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WIPO Arbitration and Mediation Center


LEGO Juris A/S v. Julius Oconnell

Case No. D2013-0108

1. The Parties

The Complainant is LEGO Juris A/S of Billund, Denmark, represented by Melbourne IT Digital Brand Services, Sweden.

The Respondent is Julius Oconnell of Florida, United States of America.

2. The Domain Names and Registrar

The disputed domain names <beststarwarslego.com> and <setslego.com> are registered with GoDaddy.com, LLC (the “Registrar”).

3. Procedural History

The Complaint was filed with the WIPO Arbitration and Mediation Center (the “Center”) on January 17, 2013. On January 17, 2013, the Center transmitted by email to the Registrar a request for registrar verification in connection with the disputed domain names. On January 17, 2013, the Registrar transmitted by email to the Center its verification response confirming that the Respondent is listed as the registrant and providing the contact details.

The Center verified that the Complaint satisfied the formal requirements of the Uniform Domain Name Dispute Resolution Policy (the “Policy” or “UDRP”), the Rules for Uniform Domain Name Dispute Resolution Policy (the “Rules”), and the WIPO Supplemental Rules for Uniform Domain Name Dispute Resolution Policy (the “Supplemental Rules”).

In accordance with the Rules, paragraphs 2(a) and 4(a), the Center formally notified the Respondent of the Complaint, and the proceedings commenced on January 23, 2013. In accordance with the Rules, paragraph 5(a), the due date for Response was February 12, 2013. The Respondent did not submit any response. Accordingly, the Center notified the Respondent’s default on February 14, 2013.

The Center appointed David Stone as the sole panelist in this matter on February 19, 2013. The Panel finds that it was properly constituted. The Panel has submitted the Statement of Acceptance and Declaration of Impartiality and Independence, as required by the Center to ensure compliance with the Rules, paragraph 7.

There are two disputed domain names included in this administrative proceeding, namely <beststarwarslego.com> and <setslego.com>. In accordance with paragraph 3(c) of the Rules, the complaint may relate to more than one domain name, provided that the domain names are registered by the same domain-name holder. Paragraph 10(e) of the Rules requires UDRP panels to decide a request to consolidate multiple domain name disputes in accordance with the Policy and the Rules. As Julius Oconnell is the Respondent for both disputed domain names referenced in this Complaint, the Panel is satisfied that the two disputed domain names can and should be dealt with concurrently.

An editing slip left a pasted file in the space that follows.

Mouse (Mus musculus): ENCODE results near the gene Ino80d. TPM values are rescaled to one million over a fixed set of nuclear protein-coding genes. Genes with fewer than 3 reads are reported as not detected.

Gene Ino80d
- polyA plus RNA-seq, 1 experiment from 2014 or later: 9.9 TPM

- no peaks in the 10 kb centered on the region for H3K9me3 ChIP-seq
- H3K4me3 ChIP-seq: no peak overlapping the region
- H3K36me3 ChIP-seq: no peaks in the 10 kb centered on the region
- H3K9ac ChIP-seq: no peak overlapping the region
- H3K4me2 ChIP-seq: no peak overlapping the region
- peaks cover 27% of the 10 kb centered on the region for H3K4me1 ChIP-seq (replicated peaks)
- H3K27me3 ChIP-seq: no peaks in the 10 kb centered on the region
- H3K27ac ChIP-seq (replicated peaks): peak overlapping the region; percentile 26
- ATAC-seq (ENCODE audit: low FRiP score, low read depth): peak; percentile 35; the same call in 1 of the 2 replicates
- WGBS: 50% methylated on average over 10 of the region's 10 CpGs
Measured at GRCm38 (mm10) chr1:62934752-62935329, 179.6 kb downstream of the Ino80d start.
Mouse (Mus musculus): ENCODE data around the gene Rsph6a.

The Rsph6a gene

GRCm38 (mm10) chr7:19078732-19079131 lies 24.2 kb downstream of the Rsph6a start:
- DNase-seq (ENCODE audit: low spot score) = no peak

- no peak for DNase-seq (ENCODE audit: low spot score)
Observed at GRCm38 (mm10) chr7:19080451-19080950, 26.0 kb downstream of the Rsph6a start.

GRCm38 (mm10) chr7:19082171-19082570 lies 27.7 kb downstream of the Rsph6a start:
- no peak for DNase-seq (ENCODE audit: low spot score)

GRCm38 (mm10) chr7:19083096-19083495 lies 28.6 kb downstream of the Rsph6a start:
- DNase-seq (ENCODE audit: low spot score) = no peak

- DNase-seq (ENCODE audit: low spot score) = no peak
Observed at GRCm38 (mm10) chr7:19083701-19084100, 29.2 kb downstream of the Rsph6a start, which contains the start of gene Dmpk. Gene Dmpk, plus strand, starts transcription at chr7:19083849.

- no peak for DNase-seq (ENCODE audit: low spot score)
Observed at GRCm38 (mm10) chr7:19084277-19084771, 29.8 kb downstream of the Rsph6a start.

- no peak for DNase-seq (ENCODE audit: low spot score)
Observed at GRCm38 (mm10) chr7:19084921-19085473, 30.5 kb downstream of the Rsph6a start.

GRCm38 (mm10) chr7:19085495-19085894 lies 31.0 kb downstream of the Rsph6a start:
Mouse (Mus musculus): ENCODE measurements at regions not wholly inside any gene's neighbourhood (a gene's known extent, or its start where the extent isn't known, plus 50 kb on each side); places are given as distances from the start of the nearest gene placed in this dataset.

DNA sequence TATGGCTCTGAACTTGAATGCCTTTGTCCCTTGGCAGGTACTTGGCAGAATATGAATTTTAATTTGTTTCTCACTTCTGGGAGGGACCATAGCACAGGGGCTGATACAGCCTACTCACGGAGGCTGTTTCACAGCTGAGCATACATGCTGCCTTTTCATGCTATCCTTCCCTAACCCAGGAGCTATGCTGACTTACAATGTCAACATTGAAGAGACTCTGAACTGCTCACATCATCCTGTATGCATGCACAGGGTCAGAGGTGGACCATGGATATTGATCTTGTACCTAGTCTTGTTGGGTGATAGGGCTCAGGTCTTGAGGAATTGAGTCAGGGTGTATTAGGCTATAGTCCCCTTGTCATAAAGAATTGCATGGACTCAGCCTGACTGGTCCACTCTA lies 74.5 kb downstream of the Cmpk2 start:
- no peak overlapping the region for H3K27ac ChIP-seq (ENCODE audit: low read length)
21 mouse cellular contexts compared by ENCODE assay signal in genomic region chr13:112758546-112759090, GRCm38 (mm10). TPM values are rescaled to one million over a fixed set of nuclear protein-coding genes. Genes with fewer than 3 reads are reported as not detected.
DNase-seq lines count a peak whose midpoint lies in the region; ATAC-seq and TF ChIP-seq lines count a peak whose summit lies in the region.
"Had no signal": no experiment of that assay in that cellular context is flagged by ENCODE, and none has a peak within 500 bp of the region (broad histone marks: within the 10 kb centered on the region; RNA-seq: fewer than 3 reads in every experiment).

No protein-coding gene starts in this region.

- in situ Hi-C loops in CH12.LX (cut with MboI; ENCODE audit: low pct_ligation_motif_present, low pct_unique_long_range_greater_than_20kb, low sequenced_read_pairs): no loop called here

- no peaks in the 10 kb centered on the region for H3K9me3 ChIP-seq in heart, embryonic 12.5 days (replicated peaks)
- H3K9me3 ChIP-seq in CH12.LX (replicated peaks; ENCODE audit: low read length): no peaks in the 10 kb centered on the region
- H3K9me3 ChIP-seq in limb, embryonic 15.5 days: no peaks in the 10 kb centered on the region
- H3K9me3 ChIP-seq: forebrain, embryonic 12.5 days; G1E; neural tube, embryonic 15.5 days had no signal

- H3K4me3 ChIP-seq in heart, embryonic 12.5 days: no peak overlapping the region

4. Factual Background

The Complainant LEGO Juris A/S is a leading global manufacturer of toys under the trade mark LEGO. LEGO products are sold in more than 130 countries, including in the United States of America where the Respondent is located. The Complainant owns trade mark registrations around the world, including in the United States of America for the mark LEGO in relation to various goods and services.

The Complainant also owns more than 1000 domain names containing the term LEGO.

The disputed domain names <beststarwarslego.com> and <setslego.com> were both registered on December 1, 2012. The disputed domain names direct to online shops, which offer visitors a chance to bid on various kinds of products, including the Complainant’s products. If a visitor places a bid then he/she will be directed to <ebay.com>.

5. Parties’ Contentions

A. Complainant

The Complainant submits that the disputed domain names are confusingly similar to its registered trade mark LEGO. The disputed domain names incorporate the Complainant’s mark in its entirety with the addition of the prefixes “beststarwars” and “sets”. The Complainant submits that the addition of “beststarwars” and “sets” will not have any impact on the overall impression of the dominant part of the disputed domain names.

The Complainant contends that there is no evidence to suggest that the Respondent has been using LEGO in any way that would give it legitimate rights in the name, and consequently that the Respondent may not claim any rights established by common usage. The Complainant further contends that the Respondent is not in any way affiliated with the Complainant or authorised or licensed to use the LEGO trade mark.

The Complainant submits that LEGO is a well-known trade mark worldwide, and that it is highly unlikely that the Respondent would not have known of the Complainant’s rights in the trade mark at the time of the registration.

The Complainant asserts that the disputed domain names were registered and are being used in bad faith.

The Respondent is using the disputed domain names to generate traffic and income through sites which contain online shops. Further evidence of the Respondent’s bad faith is represented by the failure to respond to the cease and desist letter sent by the Complainant on January 3, 2013.

The Complainant requests that the disputed domain names be transferred to the Complainant.

B. Respondent

The Respondent did not reply to the Complainant’s contentions.

6. Discussion and Findings

Paragraph 4(a) of the Policy requires the Complainant to prove each and all of the following three elements in order to prevail in these proceedings:

(i) the disputed domain names are identical or confusingly similar to a trade mark or service mark in which the Complainant has rights; and